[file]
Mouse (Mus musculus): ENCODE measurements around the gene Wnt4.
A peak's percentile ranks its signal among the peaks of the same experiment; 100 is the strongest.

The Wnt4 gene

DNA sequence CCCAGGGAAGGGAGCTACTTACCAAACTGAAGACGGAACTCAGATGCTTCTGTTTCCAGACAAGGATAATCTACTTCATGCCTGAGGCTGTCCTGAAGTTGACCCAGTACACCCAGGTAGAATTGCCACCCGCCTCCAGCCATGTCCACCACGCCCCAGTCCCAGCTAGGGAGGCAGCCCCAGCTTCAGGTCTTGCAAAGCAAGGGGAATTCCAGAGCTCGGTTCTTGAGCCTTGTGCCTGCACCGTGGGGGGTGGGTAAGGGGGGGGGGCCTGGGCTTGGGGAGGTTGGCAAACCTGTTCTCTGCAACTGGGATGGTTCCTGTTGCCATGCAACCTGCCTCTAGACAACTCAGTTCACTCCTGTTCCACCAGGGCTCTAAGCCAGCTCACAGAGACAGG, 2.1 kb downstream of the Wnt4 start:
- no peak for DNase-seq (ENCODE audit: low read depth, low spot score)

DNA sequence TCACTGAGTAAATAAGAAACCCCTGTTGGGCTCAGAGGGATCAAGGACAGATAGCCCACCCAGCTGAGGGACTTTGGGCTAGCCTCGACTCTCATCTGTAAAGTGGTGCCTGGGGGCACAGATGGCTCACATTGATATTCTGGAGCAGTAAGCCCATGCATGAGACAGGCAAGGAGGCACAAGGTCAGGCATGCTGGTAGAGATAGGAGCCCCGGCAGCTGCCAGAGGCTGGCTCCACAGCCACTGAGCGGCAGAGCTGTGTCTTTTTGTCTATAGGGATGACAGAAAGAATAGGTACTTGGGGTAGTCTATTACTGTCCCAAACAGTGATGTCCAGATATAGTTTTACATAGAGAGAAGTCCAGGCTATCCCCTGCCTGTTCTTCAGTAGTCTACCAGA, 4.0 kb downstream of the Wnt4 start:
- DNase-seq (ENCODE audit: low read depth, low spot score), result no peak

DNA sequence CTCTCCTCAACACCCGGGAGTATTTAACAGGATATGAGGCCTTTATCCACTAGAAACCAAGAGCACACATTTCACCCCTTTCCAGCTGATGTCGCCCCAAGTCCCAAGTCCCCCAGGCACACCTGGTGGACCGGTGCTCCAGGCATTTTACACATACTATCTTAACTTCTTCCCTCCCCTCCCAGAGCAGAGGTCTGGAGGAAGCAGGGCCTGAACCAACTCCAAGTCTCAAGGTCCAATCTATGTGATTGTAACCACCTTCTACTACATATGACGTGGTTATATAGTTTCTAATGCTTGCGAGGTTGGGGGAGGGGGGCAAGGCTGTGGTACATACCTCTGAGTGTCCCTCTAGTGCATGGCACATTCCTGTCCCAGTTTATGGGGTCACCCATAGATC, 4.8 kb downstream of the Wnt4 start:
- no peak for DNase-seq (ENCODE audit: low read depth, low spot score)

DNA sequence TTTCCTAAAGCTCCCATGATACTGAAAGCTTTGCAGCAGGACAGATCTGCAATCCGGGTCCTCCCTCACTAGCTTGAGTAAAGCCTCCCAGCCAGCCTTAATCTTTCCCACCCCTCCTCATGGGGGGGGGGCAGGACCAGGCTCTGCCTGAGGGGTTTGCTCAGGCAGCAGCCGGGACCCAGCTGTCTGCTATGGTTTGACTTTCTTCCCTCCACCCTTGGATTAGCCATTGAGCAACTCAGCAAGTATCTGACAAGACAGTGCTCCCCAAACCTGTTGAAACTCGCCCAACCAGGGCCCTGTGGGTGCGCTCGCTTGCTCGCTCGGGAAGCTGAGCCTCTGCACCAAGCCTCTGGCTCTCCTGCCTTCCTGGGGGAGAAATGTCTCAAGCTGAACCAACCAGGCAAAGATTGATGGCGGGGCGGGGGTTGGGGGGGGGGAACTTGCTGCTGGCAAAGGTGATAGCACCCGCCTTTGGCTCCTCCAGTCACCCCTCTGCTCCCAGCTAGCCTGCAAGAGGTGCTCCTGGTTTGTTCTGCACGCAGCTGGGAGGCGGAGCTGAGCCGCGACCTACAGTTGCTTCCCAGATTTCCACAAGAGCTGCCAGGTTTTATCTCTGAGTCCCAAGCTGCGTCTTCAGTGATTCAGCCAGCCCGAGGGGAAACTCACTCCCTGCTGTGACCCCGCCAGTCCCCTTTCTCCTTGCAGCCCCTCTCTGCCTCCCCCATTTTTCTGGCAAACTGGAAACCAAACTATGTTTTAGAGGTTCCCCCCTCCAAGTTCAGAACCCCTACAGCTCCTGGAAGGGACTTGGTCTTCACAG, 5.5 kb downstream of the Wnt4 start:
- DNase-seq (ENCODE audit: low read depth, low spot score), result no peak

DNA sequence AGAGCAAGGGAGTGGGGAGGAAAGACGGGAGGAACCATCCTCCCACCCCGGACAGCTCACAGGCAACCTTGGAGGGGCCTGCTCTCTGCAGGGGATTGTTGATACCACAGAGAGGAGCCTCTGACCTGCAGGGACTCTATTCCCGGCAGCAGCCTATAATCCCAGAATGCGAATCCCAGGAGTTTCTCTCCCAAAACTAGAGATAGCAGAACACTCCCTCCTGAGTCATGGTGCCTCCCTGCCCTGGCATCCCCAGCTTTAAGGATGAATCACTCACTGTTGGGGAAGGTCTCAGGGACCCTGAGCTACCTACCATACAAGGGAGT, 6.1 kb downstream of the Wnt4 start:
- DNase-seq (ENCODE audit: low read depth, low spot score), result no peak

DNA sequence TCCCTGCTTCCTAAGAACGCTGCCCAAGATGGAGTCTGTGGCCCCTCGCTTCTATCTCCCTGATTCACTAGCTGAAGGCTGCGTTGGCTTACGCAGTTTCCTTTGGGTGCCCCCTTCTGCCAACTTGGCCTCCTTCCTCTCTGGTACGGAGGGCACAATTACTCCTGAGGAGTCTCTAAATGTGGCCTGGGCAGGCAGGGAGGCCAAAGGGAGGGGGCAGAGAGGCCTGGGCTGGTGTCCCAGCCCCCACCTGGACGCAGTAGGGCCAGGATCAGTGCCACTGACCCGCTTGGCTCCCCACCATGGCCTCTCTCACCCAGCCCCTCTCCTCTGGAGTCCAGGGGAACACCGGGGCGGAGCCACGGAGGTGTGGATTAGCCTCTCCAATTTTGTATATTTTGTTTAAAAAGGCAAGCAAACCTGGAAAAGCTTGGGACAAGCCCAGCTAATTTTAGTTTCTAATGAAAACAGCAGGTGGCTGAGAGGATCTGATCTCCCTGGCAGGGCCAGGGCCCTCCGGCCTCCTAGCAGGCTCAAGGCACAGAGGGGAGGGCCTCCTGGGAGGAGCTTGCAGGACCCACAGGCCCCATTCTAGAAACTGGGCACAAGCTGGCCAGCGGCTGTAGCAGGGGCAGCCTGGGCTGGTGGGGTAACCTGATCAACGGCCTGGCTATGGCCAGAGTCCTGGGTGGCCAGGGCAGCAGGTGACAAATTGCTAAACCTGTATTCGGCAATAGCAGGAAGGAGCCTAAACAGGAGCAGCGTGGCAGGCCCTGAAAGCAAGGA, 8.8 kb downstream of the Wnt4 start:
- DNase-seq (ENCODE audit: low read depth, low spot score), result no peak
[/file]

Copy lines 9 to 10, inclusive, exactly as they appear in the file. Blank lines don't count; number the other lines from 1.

- no peak for DNase-seq (ENCODE audit: low read depth, low spot score)

DNA sequence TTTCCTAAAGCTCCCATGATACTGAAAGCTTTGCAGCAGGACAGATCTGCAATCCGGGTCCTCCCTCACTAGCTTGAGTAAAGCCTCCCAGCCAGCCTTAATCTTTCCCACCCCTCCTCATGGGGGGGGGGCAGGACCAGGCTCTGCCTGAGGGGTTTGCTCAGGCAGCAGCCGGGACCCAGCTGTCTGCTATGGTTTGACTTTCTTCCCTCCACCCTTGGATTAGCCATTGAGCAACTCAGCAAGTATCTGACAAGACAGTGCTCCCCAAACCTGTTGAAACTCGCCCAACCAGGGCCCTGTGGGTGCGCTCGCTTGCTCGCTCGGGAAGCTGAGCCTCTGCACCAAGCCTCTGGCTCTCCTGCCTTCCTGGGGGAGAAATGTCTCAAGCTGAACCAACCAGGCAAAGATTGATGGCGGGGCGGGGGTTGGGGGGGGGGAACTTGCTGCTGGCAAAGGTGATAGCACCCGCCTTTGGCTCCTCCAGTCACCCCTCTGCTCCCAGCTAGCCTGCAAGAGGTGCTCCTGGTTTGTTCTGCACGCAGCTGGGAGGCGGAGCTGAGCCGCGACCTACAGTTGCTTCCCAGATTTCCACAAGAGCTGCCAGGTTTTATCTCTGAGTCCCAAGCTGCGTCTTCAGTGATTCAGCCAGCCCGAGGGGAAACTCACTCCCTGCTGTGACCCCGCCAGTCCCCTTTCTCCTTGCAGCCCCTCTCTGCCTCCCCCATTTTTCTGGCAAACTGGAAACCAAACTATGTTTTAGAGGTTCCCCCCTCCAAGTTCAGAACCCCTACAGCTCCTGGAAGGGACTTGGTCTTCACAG, 5.5 kb downstream of the Wnt4 start: